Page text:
The lowest grade, these locks don’t have to withstand nearly as much force as Grade 1 and Grade 2 locks. Grade 3 deadbolt locks only need to hold up against two strikes of force. As the least resistant lock, they’re commonly used as a secondary security measure on doors.

Choosing a Deadbolt for Your Business: Grade 1, 2, or 3

At Richmond Security, we carry locks for all types of buildings, including Grade 1, 2, and 3 deadbolt locks. Our professionals recommend the following:

  • Use an ANSI Grade 1 deadbolt lock for high traffic areas in your business.
  • Use an ANSI Grade 2 lock for areas where your business has less foot traffic, and for residential purposes.
  • Grade 3 is a lower grade lock that we can provide you upon request.

What Is a High-Security Lock?

In order to be classified as a high-security lock, deadbolt locks must meet the standards of an organization called the Underwriters Laboratories (UL). This independent organization tests products and standards for security hardware.

The most difficult UL test to pass is the UL 437 security test. In order to pass, a deadbolt requires tests against:

  • Forcing
  • Drilling
  • Prying
  • Picking
  • Lock bumping
  • Sawing
  • Impressioning

When choosing the proper deadbolt lock for high traffic areas in your business, our professionals recommend an ANSI Grade 1 lock that passes the UL 437 security tests.

Reasons to Call a Locksmith

Once you’ve identified the optimal deadbolt lock for your situation, you’ll need to figure out if you can install it yourself or if hiring a locksmith would be better.

Here are some questions to ask yourself:

  • How many locks will you be installing?
  • Is it for your residence or business?
  • Does your building require a patented key control or master key system?

If you’re installing one simple lock on your residence and you’re pretty handy, you’re more than likely good to install it on your own.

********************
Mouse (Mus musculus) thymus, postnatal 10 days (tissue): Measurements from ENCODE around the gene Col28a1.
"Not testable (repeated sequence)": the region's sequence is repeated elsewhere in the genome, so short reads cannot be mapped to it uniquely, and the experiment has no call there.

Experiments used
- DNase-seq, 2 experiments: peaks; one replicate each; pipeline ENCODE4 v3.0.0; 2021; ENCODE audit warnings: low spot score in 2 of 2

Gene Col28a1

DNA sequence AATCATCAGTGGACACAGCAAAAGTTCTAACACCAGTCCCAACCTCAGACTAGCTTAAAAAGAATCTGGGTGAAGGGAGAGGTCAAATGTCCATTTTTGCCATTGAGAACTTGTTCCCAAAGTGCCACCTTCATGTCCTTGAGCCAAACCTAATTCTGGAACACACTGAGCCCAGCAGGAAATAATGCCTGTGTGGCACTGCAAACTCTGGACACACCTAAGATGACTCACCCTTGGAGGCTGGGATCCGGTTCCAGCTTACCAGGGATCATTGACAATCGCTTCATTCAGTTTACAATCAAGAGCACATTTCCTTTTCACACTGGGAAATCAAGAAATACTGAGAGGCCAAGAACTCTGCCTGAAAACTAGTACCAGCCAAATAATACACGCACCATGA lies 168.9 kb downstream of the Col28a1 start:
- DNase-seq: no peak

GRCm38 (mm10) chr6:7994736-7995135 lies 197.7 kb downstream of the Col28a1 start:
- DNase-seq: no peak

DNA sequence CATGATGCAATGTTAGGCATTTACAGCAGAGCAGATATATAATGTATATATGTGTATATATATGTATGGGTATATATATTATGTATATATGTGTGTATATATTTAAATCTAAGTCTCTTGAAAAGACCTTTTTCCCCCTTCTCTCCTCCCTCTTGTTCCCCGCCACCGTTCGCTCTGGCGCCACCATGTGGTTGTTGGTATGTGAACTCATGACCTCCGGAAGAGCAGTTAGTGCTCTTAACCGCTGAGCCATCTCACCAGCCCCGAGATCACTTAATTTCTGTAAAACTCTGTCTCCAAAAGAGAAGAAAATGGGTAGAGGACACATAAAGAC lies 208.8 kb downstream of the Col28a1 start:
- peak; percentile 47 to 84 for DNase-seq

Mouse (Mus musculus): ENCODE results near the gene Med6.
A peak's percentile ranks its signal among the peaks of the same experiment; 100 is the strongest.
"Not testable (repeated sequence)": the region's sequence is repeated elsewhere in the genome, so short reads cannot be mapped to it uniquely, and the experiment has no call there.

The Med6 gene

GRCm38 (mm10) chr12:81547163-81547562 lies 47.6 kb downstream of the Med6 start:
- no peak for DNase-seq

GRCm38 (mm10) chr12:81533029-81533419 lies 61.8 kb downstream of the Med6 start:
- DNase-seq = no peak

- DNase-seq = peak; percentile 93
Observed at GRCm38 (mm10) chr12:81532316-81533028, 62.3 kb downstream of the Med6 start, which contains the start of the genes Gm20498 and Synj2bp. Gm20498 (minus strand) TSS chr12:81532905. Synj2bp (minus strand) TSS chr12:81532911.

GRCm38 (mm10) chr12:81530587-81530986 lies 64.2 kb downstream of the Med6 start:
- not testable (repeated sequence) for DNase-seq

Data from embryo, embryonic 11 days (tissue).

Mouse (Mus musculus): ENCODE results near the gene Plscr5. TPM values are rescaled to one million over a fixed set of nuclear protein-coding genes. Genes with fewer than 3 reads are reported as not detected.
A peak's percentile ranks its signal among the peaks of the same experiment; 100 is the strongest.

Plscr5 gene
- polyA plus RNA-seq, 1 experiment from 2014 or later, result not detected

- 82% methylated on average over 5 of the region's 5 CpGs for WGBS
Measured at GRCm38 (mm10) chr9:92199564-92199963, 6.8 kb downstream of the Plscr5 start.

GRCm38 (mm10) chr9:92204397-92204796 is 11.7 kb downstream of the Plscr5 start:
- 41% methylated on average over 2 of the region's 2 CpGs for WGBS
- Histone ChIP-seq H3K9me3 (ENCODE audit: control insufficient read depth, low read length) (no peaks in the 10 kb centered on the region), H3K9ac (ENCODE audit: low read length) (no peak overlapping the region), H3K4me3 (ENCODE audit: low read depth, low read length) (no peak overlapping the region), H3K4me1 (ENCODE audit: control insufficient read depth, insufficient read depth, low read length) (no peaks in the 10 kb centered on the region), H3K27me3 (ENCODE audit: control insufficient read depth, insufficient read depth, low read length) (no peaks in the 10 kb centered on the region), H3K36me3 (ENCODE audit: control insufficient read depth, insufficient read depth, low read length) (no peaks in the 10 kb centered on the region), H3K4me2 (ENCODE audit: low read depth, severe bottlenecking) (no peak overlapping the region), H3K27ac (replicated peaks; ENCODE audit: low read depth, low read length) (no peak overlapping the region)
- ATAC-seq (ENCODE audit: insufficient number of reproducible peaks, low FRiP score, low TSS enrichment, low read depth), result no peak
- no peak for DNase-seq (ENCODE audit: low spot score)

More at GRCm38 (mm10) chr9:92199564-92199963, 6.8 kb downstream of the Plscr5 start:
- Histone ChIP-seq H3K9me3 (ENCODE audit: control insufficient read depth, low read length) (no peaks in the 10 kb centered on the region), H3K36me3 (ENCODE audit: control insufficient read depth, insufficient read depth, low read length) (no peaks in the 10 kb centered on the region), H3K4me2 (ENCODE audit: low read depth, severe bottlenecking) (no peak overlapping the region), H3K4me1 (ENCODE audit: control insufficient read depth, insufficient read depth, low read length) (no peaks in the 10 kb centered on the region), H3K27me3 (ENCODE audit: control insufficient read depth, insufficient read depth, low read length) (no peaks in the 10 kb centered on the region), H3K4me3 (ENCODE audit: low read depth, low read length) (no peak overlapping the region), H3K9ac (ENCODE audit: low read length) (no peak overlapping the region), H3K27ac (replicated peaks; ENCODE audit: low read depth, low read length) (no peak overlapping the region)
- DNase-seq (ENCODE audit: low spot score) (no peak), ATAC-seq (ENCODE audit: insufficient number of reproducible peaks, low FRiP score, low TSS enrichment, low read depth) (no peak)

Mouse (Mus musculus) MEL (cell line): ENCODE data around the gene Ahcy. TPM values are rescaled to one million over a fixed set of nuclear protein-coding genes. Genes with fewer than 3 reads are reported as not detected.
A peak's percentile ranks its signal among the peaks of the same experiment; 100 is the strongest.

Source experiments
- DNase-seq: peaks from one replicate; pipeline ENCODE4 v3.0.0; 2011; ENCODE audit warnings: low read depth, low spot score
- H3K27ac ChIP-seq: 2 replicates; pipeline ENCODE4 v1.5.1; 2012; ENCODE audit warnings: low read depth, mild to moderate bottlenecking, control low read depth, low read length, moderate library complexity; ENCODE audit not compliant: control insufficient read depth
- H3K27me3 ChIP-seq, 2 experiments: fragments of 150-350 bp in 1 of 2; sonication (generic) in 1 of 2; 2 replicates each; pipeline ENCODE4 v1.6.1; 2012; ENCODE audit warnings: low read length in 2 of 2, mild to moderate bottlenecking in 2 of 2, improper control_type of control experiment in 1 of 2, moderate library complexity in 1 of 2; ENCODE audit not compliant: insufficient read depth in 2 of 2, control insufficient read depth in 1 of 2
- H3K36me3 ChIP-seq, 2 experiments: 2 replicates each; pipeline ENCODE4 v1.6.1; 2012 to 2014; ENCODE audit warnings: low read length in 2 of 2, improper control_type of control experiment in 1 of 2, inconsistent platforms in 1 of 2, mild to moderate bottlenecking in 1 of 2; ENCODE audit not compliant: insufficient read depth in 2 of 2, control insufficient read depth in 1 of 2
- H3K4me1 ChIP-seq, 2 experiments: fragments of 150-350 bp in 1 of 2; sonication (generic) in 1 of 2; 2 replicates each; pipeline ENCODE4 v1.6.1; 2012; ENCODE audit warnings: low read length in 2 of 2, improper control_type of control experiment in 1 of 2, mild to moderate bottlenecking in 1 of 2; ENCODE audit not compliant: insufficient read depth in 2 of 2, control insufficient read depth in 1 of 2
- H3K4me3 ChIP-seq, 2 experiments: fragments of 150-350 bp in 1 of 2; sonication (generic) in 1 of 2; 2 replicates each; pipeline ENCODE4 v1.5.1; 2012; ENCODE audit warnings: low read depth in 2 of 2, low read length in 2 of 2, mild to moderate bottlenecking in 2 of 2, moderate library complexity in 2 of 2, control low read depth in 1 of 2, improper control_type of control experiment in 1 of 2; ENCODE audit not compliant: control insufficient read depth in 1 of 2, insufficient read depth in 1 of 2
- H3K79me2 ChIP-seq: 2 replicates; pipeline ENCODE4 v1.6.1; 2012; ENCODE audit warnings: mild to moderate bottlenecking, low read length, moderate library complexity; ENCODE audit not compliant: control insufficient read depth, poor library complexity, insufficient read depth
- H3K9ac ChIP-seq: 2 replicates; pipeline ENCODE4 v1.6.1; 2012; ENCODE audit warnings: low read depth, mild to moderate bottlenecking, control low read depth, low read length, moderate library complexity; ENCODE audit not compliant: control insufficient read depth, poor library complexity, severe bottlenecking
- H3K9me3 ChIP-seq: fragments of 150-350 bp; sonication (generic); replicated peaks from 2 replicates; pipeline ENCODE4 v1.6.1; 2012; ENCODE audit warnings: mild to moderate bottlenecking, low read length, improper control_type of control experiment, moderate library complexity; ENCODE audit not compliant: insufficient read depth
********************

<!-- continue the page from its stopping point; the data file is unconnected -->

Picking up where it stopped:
But when it comes to installing a patented key control system on a business building, you better leave it to the professionals. Improperly installing one of your locks or misplacing a key will be detrimental to your business.

A one-time fee to install a foolproof lock system is a small price to pay to secure the future of your business.

What Does a Locksmith Do?

As well as correctly installing the best deadbolts for your situation, a locksmith can perform a number of vital tasks for your business.

Keep in mind that a solid deadbolt lock system is useless without a proper key control policy. This policy regulates which employees have keys to which areas of your premises — and you’ll need to call the professionals to help you get a robust system in place.

Other locksmith services include:

  • You’re moving into a new home new or business premises
  • You need to replace the lock due to damage or wear and tear
  • A set of keys has been lost or stolen

Our locksmith experts at Richmond Security are glad to help you lock down physical security at your business. Get in touch with one of our experts today for a free security audit!

Click below to find out more about how a locksmith can help you secure your business or home.

10 Reasons Why You Need to Call a Locksmith